No Summer Vacation From the 2024 Presidential Election

Image courtesy of Pixabay.


By Karl Rove

A presidential campaign never stops, but there are lulls. We’re entering one: the period between the Donald Trump and Hunter Biden verdicts and the first debate, two weeks from now. If you need a rest from politics, take advantage because when that debate starts, from then on it’s going to be a breakneck pace.

Gallup’s May 23 survey—its last poll on how the candidates are viewed before Mr. Trump’s conviction—found that 46% of Americans view each candidate favorably. Mr. Trump led Mr. Biden 25% to 20% in highly favorable views, but also in highly unfavorable, 40% to Mr. Biden’s 35%. This likely reflects what we already know: Mr. Trump’s base is more enthusiastic about him than Democrats are about Mr. Biden, whose supporters are motivated more by their dislike of the GOP candidate. 

If this persists, the election will become a contest between voters’ lack of passion for Mr. Biden and their hostility toward Mr. Trump. In a race this tight, how each candidate comports himself in critical moments could tip it one way or the other. There are at least six such inflection points to watch in the next three months.

We’ve already reached the first—how each campaign handles the guilty verdicts. Team Trump says Hunter’s trial was “a distraction from the real crimes” of the Biden family, allegedly enriching itself through Hunter’s foreign dealings. Team Biden projects the image of a caring father supporting his wayward son while castigating Mr. Trump for his conviction for falsifying business records over hush money to a porn star. Both camps must be careful about their rhetoric. Being over the top could turn away swing voters.

The second important moment comes later this month. Mr. Trump could use the June 27 debate to put Mr. Biden in a deep hole by pressing the case on inflation, uncontrolled immigration, global instability and cultural concerns. Just as important are Mr. Trump’s temperament and deportment, and they’re problems.

Mr. Biden could steal the night if he goads Mr. Trump into repeating his 2020 first debate performance, when the latter’s shouting, interrupting and incoherence came off as unhinged. Shortsightedly, Team Trump has been lowering expectations for Mr. Biden’s performance, jeering that he’ll be senile on stage. If a lucid Mr. Biden shows up—a real possibility—that could be a blow to Mr. Trump.

Key point No. 3 will be Mr. Trump’s July 11 sentencing. If he’s sent to prison, some of his supporters could be violent. But many legal observers believe prison time is a remote possibility, and because of appeals Mr. Trump likely wouldn’t be incarcerated before the election anyway.

The more enraged Mr. Trump is in public about his sentence, the more undecided voters may conclude he got what was coming to him. On the other hand, showing a steely confidence about winning on appeal could convince undecided voters to give Mr. Trump the benefit of doubt. For Team Biden’s part, the more the campaign trash-talks the Republican, the more the verdict will look like politicized lawfare, a sure turnoff to swing voters.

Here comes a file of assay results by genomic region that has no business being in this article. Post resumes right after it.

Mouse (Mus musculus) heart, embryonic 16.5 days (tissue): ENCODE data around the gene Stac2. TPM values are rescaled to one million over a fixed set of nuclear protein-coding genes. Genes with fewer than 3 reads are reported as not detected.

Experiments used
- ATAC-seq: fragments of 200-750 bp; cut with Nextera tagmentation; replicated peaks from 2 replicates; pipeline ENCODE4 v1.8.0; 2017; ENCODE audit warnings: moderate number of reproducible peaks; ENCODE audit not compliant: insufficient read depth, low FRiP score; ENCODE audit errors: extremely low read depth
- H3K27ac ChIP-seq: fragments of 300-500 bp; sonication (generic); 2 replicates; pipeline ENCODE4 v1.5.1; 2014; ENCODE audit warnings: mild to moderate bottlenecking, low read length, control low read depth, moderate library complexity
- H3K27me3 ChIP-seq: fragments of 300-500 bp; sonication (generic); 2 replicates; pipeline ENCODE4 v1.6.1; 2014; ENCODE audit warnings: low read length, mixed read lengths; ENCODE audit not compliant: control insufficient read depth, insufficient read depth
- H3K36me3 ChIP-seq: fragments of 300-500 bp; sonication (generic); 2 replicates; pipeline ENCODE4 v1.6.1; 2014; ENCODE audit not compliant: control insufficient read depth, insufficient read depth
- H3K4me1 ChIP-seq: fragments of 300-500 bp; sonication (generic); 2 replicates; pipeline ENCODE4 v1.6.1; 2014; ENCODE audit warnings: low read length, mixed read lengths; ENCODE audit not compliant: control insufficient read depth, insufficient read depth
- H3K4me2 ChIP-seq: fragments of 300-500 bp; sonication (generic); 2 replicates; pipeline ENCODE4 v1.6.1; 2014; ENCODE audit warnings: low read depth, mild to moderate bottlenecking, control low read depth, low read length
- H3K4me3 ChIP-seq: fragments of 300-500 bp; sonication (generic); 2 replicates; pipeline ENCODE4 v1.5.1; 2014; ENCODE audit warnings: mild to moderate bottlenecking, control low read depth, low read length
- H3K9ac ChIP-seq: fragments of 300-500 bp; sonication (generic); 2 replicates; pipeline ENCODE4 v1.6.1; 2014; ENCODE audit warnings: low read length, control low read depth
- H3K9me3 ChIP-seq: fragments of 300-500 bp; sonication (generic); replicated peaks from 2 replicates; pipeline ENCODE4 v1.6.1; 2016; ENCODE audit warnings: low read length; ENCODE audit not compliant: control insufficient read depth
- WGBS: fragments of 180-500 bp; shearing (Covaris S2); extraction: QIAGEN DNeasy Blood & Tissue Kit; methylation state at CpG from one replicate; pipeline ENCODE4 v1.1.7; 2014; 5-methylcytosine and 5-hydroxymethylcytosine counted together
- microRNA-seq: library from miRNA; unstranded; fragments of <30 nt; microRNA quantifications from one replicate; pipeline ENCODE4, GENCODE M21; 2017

The GOP convention, which starts July 15, is key moment No. 4. By then, Mr. Trump will have settled on a running mate. A strong choice will reassure voters about Mr. Trump’s judgment. This is also Mr. Trump’s last, best chance to unify the party. The GOP is more fractured than it should be at this point in the campaign. 

Inflection point No. 5 comes a month later, on Aug. 19, when the Democratic convention in Chicago begins. There’s widespread concern about Mr. Biden’s mental acuity, given his age and behavior. Many Democrats will be holding their breath during his acceptance speech. There’s also the danger of violence by pro-Hamas demonstrators. At least when protesters disrupted the 1968 Democratic convention, the Chicago mayor backed the police. This time, the mayor is with the demonstrators, refusing to rule out encampments in nearby parks. Hamas advocates used similar camps with great effect in shutting down universities.

Artilce first appeared in the Wall Street Journal

Karl Rove/Photo courtesy of

Karl Rove served as Senior Advisor to President George W. Bush from 2000–2007 and Deputy Chief of Staff from 2004–2007. At the White House he oversaw the Offices of Strategic Initiatives, Political Affairs, Public Liaison, and Intergovernmental Affairs and was Deputy Chief of Staff for Policy, coordinating the White House policy-making process.

Mr. Rove has been described by respected author and columnist Michael Barone in U.S. News & World Report as “…unique…no Presidential appointee has ever had such a strong influence on politics and policy, and none is likely to do so again anytime soon.” Washington Post columnist David Broder has called Mr. Rove a master political strategist whose “game has always been long term…and he plays it with an intensity and attention to detail that few can match.” Fred Barnes, executive editor of The Weekly Standard, has called Mr. Rove “the greatest political mind of his generation and probably of any generation. He knows history, understands the moods of the public, and is a visionary on matters of public policy.”

Before Mr. Rove became known as “The Architect” of President Bush’s 2000 and 2004 campaigns, he was president of Karl Rove + Company, an Austin-based public affairs firm that worked for Republican candidates, non-partisan causes, and non-profit groups. His clients included over 75 Republican U.S. Senate, Congressional, and gubernatorial candidates in 24 states, as well as the Moderate Party of Sweden.

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